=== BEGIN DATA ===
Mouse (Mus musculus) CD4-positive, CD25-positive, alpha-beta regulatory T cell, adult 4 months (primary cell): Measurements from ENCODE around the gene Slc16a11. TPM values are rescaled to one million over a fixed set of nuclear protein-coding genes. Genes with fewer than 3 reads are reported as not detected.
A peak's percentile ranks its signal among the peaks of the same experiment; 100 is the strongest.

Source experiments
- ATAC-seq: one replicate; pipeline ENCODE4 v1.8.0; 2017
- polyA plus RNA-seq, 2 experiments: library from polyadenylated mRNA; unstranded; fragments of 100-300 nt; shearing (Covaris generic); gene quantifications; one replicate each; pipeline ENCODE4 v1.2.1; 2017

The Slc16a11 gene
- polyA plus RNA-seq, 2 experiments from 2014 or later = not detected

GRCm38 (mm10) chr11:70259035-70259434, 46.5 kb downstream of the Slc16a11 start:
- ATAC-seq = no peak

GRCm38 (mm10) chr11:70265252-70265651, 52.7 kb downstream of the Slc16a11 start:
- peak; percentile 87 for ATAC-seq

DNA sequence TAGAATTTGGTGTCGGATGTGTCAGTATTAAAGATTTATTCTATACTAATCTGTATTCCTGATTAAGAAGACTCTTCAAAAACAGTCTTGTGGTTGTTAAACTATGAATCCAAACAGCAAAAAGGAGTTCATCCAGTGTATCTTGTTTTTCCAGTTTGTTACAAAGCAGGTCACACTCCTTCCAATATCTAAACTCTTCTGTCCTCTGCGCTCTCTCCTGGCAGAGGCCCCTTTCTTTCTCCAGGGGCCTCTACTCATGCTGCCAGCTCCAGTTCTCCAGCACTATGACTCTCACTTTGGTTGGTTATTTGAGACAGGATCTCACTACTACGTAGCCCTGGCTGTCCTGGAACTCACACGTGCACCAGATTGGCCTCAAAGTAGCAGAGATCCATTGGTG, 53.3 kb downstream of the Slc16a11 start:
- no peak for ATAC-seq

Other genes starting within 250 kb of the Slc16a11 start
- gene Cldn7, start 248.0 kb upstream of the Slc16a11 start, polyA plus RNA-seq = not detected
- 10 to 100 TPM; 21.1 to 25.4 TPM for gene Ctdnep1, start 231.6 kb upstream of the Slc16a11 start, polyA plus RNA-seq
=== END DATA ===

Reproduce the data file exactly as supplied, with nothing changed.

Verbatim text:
Mouse (Mus musculus) CD4-positive, CD25-positive, alpha-beta regulatory T cell, adult 4 months (primary cell): Measurements from ENCODE around the gene Slc16a11. TPM values are rescaled to one million over a fixed set of nuclear protein-coding genes. Genes with fewer than 3 reads are reported as not detected.
A peak's percentile ranks its signal among the peaks of the same experiment; 100 is the strongest.

Source experiments
- ATAC-seq: one replicate; pipeline ENCODE4 v1.8.0; 2017
- polyA plus RNA-seq, 2 experiments: library from polyadenylated mRNA; unstranded; fragments of 100-300 nt; shearing (Covaris generic); gene quantifications; one replicate each; pipeline ENCODE4 v1.2.1; 2017

The Slc16a11 gene
- polyA plus RNA-seq, 2 experiments from 2014 or later = not detected

GRCm38 (mm10) chr11:70259035-70259434, 46.5 kb downstream of the Slc16a11 start:
- ATAC-seq = no peak

GRCm38 (mm10) chr11:70265252-70265651, 52.7 kb downstream of the Slc16a11 start:
- peak; percentile 87 for ATAC-seq

DNA sequence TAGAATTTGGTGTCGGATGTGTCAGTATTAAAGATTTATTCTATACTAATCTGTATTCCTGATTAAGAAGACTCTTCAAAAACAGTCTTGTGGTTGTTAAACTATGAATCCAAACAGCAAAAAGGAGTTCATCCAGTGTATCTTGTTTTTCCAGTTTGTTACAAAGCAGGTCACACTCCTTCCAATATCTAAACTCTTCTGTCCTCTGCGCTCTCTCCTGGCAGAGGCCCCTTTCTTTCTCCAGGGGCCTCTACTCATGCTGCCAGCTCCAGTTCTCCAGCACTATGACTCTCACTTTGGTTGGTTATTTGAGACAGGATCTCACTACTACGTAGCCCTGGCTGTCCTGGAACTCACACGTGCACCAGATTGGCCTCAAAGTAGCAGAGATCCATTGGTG, 53.3 kb downstream of the Slc16a11 start:
- no peak for ATAC-seq

Other genes starting within 250 kb of the Slc16a11 start
- gene Cldn7, start 248.0 kb upstream of the Slc16a11 start, polyA plus RNA-seq = not detected
- 10 to 100 TPM; 21.1 to 25.4 TPM for gene Ctdnep1, start 231.6 kb upstream of the Slc16a11 start, polyA plus RNA-seq